New Clues in Down Syndrome

Bronx researchers believe they may have solved part of the mystery of why older mothers have a higher risk of having Down syndrome babies.

Bronx researchers believe they may have solved part of the mystery of why older mothers have a higher risk of having Down syndrome babies.

Writing in Nature Communications, Adam Auton, PhD, an assistant professor of genetics and of epidemiology & population health at Albert Einstein College of Medicine of Yeshiva University reports on his team’s analysis of data from 23andMe, the consumer genetic testing company.

Their research focused on the exchange of genetic material during cell meiosis. They found that the rate of this recombination process changes as women age, and that in older women these recombination events happen in close proximity. In younger women, the events are more regulated in that they are evenly spaced out.

“The greater rate of recombination we observed in the chromosomes of older mothers could imply that this tight regulation becomes weaker with age,” Auton said. That lack of regulation could lead to more errors, the researchers said.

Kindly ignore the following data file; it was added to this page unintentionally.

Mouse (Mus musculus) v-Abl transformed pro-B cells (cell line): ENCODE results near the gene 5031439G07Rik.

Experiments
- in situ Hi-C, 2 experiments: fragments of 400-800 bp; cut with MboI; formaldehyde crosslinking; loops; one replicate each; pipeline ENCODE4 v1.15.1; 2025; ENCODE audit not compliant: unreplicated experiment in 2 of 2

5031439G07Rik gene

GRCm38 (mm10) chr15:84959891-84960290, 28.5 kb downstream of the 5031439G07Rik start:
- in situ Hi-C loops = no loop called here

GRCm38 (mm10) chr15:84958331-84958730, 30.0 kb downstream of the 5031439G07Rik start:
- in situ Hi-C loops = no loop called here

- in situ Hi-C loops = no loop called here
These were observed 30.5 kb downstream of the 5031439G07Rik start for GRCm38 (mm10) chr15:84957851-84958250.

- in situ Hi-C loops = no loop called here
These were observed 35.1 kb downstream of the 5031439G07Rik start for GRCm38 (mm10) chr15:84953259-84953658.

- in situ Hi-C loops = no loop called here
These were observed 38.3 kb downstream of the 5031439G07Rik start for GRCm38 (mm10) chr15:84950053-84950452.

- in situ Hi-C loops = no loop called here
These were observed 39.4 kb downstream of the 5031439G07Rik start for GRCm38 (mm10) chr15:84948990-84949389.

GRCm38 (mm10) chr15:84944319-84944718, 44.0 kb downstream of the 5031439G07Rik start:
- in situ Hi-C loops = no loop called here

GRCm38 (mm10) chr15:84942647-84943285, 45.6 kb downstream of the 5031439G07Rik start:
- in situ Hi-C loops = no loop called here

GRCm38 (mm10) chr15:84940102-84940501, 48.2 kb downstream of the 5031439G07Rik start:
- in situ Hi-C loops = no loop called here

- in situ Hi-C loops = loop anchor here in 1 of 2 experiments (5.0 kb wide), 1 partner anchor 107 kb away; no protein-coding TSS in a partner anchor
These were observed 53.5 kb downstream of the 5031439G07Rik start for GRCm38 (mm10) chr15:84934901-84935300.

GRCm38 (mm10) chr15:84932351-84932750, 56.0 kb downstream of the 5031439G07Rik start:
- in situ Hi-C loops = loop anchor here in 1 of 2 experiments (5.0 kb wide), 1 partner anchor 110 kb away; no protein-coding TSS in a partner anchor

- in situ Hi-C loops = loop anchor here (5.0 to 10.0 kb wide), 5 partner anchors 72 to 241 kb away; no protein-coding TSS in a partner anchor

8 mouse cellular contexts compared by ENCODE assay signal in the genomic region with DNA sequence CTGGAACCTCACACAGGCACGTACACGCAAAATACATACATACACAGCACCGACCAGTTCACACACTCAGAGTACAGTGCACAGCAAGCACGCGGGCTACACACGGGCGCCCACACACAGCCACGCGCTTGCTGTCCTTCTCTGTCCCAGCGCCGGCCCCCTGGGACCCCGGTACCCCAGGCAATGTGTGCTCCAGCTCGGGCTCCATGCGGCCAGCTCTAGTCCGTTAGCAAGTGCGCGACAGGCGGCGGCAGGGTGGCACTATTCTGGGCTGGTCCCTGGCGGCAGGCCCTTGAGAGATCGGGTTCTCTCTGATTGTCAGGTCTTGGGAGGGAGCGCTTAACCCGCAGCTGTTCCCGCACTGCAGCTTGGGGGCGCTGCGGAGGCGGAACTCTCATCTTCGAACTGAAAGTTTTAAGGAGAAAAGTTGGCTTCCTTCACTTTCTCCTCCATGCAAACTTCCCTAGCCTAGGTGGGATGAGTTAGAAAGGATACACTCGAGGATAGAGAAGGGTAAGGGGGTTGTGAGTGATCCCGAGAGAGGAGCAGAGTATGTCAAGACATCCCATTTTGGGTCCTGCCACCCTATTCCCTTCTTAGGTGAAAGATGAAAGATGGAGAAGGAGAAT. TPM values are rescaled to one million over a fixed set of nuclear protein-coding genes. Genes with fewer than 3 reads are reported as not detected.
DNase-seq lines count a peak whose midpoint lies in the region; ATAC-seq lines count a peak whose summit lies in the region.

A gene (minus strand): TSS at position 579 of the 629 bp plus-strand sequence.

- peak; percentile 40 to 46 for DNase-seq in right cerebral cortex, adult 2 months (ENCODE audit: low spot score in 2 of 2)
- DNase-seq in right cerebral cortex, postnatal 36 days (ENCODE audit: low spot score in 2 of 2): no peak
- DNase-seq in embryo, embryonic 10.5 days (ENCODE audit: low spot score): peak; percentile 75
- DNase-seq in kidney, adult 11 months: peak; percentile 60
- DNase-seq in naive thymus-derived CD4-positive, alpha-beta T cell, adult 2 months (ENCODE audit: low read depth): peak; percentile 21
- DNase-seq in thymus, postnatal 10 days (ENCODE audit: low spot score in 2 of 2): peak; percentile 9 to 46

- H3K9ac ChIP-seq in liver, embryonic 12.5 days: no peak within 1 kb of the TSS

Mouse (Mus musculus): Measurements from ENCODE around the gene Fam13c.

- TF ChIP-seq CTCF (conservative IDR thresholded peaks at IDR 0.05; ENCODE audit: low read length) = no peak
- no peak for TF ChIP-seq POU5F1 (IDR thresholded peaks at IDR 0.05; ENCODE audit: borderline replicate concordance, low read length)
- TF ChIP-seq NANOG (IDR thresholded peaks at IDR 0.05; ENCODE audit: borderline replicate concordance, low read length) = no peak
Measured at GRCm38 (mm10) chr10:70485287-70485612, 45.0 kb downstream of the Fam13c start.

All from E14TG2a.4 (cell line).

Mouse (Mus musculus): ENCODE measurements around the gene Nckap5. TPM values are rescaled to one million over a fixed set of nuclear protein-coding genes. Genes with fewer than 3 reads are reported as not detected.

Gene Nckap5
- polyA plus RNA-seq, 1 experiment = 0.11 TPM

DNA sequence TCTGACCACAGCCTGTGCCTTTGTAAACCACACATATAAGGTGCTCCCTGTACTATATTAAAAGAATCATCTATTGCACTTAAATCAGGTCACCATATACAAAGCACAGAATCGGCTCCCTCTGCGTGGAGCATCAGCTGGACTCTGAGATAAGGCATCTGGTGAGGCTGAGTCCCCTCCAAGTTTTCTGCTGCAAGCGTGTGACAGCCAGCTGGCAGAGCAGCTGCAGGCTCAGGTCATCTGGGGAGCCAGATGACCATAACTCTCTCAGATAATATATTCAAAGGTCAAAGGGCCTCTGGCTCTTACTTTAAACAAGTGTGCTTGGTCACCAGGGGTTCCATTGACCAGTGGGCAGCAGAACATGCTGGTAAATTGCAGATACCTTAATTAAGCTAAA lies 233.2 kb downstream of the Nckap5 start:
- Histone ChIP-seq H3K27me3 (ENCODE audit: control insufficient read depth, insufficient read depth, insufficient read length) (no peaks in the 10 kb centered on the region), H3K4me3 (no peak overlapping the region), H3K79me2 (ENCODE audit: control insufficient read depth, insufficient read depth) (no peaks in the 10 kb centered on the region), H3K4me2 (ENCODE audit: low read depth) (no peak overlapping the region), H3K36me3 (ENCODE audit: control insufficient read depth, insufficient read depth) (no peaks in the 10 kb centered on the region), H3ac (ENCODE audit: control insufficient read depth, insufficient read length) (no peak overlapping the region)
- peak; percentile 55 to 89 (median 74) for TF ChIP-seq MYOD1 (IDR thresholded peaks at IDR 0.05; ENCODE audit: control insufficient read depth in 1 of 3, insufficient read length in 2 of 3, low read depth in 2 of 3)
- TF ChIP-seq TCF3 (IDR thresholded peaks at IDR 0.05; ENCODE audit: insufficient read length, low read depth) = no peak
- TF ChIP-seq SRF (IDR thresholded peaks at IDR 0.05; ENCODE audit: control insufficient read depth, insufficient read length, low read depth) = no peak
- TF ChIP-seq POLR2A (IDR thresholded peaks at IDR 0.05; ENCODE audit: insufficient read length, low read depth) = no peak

In doing their analysis they gathered genetic data from more than 4,200 families, each with at least two children. They then focused on recombinations that parents had passed to their offspring. In total that involved more than 645,000 recombination events.

The paper “Escape from crossover interferences increases with maternal age” offers no suggestions for how the finding can be applied clinically. “In the long run, it may help us understand how aneuploidy (abnormal chromosome numbers in eggs) or certain types of genetic mutation can occur through failures of recombination.”

Three of his co-authors are either current or past employees of 23and Me.

The study was supported by the medical school and the National Institutes of Health.